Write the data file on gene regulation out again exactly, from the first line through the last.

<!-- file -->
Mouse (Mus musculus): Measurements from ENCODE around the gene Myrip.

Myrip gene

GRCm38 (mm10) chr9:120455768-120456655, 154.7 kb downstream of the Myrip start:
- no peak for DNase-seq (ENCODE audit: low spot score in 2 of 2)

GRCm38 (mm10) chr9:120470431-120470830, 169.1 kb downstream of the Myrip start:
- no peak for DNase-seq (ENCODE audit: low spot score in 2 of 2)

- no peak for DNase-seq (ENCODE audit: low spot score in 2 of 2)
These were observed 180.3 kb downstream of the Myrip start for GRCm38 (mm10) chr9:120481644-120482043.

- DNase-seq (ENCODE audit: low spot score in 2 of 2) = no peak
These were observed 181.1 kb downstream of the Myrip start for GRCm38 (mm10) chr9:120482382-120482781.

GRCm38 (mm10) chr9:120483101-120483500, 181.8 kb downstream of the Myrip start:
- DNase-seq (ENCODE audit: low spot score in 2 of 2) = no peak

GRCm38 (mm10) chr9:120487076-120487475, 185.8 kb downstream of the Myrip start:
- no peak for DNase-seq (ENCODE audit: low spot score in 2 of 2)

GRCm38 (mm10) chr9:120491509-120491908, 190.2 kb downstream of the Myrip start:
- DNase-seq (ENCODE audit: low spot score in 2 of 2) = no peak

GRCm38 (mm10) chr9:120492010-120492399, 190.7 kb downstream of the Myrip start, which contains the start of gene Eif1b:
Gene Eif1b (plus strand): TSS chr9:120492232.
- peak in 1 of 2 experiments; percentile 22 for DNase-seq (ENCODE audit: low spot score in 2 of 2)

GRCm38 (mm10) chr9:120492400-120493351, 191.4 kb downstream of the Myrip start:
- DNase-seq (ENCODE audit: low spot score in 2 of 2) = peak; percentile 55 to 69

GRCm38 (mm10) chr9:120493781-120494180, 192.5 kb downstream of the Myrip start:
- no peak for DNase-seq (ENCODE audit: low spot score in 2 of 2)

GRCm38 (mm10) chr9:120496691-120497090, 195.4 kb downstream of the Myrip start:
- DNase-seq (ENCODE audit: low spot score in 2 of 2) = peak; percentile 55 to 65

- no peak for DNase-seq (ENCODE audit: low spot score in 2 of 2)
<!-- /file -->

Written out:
Mouse (Mus musculus): Measurements from ENCODE around the gene Myrip.

Myrip gene

GRCm38 (mm10) chr9:120455768-120456655, 154.7 kb downstream of the Myrip start:
- no peak for DNase-seq (ENCODE audit: low spot score in 2 of 2)

GRCm38 (mm10) chr9:120470431-120470830, 169.1 kb downstream of the Myrip start:
- no peak for DNase-seq (ENCODE audit: low spot score in 2 of 2)

- no peak for DNase-seq (ENCODE audit: low spot score in 2 of 2)
These were observed 180.3 kb downstream of the Myrip start for GRCm38 (mm10) chr9:120481644-120482043.

- DNase-seq (ENCODE audit: low spot score in 2 of 2) = no peak
These were observed 181.1 kb downstream of the Myrip start for GRCm38 (mm10) chr9:120482382-120482781.

GRCm38 (mm10) chr9:120483101-120483500, 181.8 kb downstream of the Myrip start:
- DNase-seq (ENCODE audit: low spot score in 2 of 2) = no peak

GRCm38 (mm10) chr9:120487076-120487475, 185.8 kb downstream of the Myrip start:
- no peak for DNase-seq (ENCODE audit: low spot score in 2 of 2)

GRCm38 (mm10) chr9:120491509-120491908, 190.2 kb downstream of the Myrip start:
- DNase-seq (ENCODE audit: low spot score in 2 of 2) = no peak

GRCm38 (mm10) chr9:120492010-120492399, 190.7 kb downstream of the Myrip start, which contains the start of gene Eif1b:
Gene Eif1b (plus strand): TSS chr9:120492232.
- peak in 1 of 2 experiments; percentile 22 for DNase-seq (ENCODE audit: low spot score in 2 of 2)

GRCm38 (mm10) chr9:120492400-120493351, 191.4 kb downstream of the Myrip start:
- DNase-seq (ENCODE audit: low spot score in 2 of 2) = peak; percentile 55 to 69

GRCm38 (mm10) chr9:120493781-120494180, 192.5 kb downstream of the Myrip start:
- no peak for DNase-seq (ENCODE audit: low spot score in 2 of 2)

GRCm38 (mm10) chr9:120496691-120497090, 195.4 kb downstream of the Myrip start:
- DNase-seq (ENCODE audit: low spot score in 2 of 2) = peak; percentile 55 to 65

- no peak for DNase-seq (ENCODE audit: low spot score in 2 of 2)